Morass or not, this war seems to be especially unpopular on the homefront.
Actually, a substantial minority has opposed almost every war prosecuted by our nation. This was true right from the American Revolution—which a large proportion of Tory elites (including most New York City residents) insisted was an ill-considered and quixotic mistake.
Only in 20/20 hindsight have our wars been reinterpreted as righteous and widely supported by a unified nation. Even World War II, the ultimate “good” war fought by the “greatest” generation, was deeply controversial at the time. Fully 6,000 Americans went to prison as war resisters during the years our troops were conquering fascism in Europe and Japan.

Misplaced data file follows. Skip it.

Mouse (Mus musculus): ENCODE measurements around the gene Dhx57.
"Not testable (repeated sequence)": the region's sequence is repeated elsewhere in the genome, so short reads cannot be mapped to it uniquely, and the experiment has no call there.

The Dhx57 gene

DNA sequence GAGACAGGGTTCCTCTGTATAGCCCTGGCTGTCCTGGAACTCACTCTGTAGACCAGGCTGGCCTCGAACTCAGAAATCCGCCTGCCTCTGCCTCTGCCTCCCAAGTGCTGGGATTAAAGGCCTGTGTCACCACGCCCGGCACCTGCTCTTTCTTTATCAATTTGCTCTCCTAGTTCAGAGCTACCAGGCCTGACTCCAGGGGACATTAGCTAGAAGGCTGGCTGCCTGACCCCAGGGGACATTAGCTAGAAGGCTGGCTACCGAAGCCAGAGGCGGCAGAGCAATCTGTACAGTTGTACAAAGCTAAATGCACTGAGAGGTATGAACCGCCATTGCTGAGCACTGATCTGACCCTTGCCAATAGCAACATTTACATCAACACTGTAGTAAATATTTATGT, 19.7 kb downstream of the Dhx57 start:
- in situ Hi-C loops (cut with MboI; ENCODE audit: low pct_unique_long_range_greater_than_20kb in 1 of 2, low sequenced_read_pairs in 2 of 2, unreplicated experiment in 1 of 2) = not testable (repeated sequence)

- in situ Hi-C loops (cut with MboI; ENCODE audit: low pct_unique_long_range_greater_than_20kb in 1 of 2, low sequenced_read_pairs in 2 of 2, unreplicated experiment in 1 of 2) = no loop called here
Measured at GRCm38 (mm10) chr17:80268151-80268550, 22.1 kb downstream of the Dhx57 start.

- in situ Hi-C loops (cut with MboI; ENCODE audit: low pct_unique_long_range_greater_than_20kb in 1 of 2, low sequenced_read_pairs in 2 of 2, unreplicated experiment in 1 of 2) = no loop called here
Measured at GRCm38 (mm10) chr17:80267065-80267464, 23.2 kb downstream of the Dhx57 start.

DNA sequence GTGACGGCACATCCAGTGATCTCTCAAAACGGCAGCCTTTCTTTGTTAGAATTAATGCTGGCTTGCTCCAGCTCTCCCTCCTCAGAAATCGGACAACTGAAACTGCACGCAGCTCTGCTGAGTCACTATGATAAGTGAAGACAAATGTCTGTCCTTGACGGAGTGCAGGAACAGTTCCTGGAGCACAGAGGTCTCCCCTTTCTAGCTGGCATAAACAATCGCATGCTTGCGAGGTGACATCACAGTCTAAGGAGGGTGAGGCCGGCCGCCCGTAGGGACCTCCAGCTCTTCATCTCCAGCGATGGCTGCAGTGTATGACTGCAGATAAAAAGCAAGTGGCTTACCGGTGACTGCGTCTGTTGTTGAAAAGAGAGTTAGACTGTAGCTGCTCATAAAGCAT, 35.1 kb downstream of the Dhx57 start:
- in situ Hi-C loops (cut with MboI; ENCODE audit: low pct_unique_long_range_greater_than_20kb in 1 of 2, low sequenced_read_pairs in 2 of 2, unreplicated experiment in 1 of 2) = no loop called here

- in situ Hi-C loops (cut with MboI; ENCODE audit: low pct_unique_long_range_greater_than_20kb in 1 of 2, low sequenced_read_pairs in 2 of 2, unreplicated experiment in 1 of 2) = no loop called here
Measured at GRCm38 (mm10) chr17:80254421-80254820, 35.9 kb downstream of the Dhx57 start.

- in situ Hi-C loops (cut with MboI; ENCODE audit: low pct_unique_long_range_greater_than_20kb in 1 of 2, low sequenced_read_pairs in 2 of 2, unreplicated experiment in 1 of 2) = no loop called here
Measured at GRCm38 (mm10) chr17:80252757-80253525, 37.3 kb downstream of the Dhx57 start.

There’s no reason to think of the Iraq war as more unpopular than any other U.S. war. If it is prosecuted to success, there’s little doubt that the war against terror in Iraq will in retrospect look just as wise and worthy as previous sacrifices. But there is a wild card: Would the nation have retained the nerve to finish previous successful wars if there had been contemporary-style news coverage of battles like Camden, the Wilderness, or Tarawa?